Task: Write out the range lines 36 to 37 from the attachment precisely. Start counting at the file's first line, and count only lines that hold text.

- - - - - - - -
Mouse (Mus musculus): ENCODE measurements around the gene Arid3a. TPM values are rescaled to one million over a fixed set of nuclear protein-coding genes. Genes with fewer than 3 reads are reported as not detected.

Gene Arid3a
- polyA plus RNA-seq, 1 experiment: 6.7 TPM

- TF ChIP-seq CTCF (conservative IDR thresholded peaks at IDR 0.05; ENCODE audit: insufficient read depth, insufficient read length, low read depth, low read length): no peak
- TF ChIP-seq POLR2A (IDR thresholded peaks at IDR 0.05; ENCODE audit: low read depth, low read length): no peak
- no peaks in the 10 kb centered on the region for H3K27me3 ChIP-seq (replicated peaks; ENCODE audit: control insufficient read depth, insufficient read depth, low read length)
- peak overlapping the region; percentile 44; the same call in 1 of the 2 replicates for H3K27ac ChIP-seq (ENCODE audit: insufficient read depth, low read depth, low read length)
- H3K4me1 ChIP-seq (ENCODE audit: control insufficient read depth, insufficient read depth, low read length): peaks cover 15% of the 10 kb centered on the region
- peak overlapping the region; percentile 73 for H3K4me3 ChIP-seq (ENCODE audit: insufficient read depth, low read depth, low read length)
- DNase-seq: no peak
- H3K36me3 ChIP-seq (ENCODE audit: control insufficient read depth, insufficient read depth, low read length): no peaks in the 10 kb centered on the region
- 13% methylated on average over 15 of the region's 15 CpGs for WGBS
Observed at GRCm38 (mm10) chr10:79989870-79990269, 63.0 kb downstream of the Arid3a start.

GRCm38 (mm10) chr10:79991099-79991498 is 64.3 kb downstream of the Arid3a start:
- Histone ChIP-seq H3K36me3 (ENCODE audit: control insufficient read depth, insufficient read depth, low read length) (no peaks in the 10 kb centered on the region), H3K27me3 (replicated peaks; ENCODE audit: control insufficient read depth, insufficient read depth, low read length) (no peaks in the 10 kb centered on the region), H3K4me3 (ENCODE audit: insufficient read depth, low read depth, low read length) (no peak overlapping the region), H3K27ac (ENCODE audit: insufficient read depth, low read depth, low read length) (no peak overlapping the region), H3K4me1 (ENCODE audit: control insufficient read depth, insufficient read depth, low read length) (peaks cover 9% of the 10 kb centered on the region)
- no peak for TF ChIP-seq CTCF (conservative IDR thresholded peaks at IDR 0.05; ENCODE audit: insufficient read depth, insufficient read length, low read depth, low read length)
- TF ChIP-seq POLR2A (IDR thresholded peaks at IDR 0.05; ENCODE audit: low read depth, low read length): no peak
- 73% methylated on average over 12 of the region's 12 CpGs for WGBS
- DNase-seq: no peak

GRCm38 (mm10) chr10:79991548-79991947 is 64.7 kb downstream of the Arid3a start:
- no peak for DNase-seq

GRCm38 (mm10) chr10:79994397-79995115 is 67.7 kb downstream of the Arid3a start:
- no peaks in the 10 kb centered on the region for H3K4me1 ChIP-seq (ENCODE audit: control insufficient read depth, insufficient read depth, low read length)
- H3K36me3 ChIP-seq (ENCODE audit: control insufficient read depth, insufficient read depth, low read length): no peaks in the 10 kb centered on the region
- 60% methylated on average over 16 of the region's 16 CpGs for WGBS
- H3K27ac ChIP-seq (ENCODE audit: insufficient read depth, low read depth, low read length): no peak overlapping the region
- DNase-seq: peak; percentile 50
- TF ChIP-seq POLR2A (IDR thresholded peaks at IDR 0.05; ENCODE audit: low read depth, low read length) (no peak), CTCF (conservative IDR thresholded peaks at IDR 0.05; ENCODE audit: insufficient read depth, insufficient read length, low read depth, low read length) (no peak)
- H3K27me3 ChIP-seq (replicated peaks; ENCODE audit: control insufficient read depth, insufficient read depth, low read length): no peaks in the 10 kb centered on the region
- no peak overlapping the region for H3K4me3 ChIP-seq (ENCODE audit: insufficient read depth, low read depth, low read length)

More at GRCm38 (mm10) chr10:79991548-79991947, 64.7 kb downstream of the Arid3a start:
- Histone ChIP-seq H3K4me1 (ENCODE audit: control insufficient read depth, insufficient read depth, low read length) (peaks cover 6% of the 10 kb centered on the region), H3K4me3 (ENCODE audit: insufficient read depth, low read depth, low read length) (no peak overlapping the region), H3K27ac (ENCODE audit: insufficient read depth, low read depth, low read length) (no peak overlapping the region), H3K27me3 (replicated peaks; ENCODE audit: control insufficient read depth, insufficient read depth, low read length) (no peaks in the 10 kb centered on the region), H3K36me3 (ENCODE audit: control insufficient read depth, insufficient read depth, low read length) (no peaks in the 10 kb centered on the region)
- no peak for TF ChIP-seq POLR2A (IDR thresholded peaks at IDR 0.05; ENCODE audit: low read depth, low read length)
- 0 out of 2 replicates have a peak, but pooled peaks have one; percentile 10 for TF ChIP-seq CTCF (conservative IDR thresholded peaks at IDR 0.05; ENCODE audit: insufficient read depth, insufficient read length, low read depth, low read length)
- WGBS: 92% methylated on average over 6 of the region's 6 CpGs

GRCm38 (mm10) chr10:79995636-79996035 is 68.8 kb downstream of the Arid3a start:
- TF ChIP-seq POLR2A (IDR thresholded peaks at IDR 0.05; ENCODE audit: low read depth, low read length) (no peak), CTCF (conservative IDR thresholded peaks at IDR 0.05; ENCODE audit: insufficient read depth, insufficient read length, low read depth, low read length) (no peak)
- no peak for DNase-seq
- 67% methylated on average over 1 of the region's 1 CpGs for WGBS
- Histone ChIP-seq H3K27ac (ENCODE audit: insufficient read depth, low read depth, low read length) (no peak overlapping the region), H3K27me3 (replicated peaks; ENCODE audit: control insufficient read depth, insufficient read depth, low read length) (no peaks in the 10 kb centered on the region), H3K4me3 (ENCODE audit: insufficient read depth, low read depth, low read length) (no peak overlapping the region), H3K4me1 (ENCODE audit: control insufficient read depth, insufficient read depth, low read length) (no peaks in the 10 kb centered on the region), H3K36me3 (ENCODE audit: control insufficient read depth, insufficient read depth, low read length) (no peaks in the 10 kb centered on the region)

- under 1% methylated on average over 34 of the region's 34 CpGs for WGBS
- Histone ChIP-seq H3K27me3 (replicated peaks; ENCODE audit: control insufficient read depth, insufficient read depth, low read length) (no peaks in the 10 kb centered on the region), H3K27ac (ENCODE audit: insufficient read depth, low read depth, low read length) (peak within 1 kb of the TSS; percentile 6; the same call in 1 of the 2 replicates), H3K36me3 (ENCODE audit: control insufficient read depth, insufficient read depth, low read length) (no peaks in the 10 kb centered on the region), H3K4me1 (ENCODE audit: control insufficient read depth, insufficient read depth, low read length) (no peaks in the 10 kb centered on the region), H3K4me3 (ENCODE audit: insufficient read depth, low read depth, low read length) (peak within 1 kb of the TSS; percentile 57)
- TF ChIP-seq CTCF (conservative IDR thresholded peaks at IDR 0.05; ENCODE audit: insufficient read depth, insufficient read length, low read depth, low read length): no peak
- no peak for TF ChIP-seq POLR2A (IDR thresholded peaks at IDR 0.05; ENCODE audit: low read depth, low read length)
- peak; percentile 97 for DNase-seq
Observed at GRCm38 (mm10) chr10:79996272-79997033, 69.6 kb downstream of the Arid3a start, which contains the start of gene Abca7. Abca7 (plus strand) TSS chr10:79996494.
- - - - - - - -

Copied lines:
GRCm38 (mm10) chr10:79995636-79996035 is 68.8 kb downstream of the Arid3a start:
- TF ChIP-seq POLR2A (IDR thresholded peaks at IDR 0.05; ENCODE audit: low read depth, low read length) (no peak), CTCF (conservative IDR thresholded peaks at IDR 0.05; ENCODE audit: insufficient read depth, insufficient read length, low read depth, low read length) (no peak)